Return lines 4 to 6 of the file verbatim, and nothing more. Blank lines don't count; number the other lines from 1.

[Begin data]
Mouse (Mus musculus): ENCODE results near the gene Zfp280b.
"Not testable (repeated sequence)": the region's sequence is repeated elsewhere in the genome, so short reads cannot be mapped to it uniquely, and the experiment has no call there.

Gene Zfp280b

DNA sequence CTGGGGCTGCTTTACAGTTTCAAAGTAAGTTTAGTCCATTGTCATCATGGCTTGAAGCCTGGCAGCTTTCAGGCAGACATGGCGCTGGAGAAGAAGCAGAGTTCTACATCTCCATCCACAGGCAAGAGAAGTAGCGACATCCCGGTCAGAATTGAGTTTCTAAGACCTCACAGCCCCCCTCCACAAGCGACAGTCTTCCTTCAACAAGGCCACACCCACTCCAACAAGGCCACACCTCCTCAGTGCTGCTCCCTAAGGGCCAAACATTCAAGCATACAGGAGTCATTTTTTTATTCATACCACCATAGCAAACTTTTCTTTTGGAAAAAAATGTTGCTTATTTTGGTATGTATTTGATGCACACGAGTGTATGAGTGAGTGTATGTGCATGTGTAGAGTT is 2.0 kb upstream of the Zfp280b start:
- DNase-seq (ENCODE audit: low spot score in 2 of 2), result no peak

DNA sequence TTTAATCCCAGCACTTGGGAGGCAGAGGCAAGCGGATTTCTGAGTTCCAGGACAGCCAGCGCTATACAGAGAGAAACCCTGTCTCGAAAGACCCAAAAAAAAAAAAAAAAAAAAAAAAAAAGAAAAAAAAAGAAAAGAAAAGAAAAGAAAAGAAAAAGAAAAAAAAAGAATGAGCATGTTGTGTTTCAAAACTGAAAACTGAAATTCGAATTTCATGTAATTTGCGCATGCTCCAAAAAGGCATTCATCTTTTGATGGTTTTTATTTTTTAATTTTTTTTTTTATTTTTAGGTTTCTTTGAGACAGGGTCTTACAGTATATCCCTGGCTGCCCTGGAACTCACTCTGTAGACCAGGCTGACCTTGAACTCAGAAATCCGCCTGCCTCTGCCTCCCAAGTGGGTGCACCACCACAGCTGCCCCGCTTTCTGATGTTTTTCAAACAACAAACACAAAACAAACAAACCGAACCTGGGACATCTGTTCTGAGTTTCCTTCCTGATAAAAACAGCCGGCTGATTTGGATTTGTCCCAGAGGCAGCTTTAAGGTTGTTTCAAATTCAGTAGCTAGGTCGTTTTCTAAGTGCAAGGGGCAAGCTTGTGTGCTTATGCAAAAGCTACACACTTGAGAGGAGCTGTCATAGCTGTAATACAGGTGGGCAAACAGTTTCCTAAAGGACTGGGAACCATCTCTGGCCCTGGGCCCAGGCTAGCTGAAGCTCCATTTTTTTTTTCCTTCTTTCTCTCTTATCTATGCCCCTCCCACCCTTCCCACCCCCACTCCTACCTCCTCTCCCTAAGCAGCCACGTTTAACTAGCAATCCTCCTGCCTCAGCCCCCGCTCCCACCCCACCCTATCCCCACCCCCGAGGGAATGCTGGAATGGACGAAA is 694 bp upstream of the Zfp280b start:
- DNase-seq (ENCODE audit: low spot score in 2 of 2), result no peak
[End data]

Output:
DNA sequence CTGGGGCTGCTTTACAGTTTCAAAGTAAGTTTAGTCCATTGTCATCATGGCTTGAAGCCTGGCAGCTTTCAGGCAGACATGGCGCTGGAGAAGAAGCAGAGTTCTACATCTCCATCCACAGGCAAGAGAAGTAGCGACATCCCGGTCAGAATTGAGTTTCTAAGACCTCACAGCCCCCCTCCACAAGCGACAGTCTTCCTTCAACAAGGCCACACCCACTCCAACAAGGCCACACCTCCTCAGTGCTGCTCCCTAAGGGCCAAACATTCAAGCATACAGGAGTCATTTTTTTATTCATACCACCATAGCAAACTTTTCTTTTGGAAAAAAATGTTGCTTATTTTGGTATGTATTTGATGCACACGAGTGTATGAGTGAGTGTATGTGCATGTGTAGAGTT is 2.0 kb upstream of the Zfp280b start:
- DNase-seq (ENCODE audit: low spot score in 2 of 2), result no peak

DNA sequence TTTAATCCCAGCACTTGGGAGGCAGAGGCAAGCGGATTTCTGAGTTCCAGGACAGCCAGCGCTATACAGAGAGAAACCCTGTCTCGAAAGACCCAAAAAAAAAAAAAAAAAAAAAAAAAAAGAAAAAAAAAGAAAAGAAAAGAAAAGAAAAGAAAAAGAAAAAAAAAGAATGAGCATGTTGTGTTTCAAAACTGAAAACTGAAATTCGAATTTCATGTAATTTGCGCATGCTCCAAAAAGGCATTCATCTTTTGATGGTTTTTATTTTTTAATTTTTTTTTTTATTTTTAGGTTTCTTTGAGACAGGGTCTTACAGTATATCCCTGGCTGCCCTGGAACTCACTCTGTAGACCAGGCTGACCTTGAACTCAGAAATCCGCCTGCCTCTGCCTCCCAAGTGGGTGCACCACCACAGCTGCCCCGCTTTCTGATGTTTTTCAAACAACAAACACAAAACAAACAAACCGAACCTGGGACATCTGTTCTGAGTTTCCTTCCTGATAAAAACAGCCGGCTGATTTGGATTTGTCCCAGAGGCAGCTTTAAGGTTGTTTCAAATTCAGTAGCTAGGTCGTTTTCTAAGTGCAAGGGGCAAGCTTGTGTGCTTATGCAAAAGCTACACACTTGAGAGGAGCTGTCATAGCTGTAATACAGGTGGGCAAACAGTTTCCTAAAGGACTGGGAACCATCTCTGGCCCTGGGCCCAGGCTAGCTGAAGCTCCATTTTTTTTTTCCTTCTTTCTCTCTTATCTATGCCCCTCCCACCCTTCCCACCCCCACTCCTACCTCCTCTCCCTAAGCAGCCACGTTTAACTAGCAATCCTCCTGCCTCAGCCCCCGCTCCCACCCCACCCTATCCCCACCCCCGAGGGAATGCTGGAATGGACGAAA is 694 bp upstream of the Zfp280b start: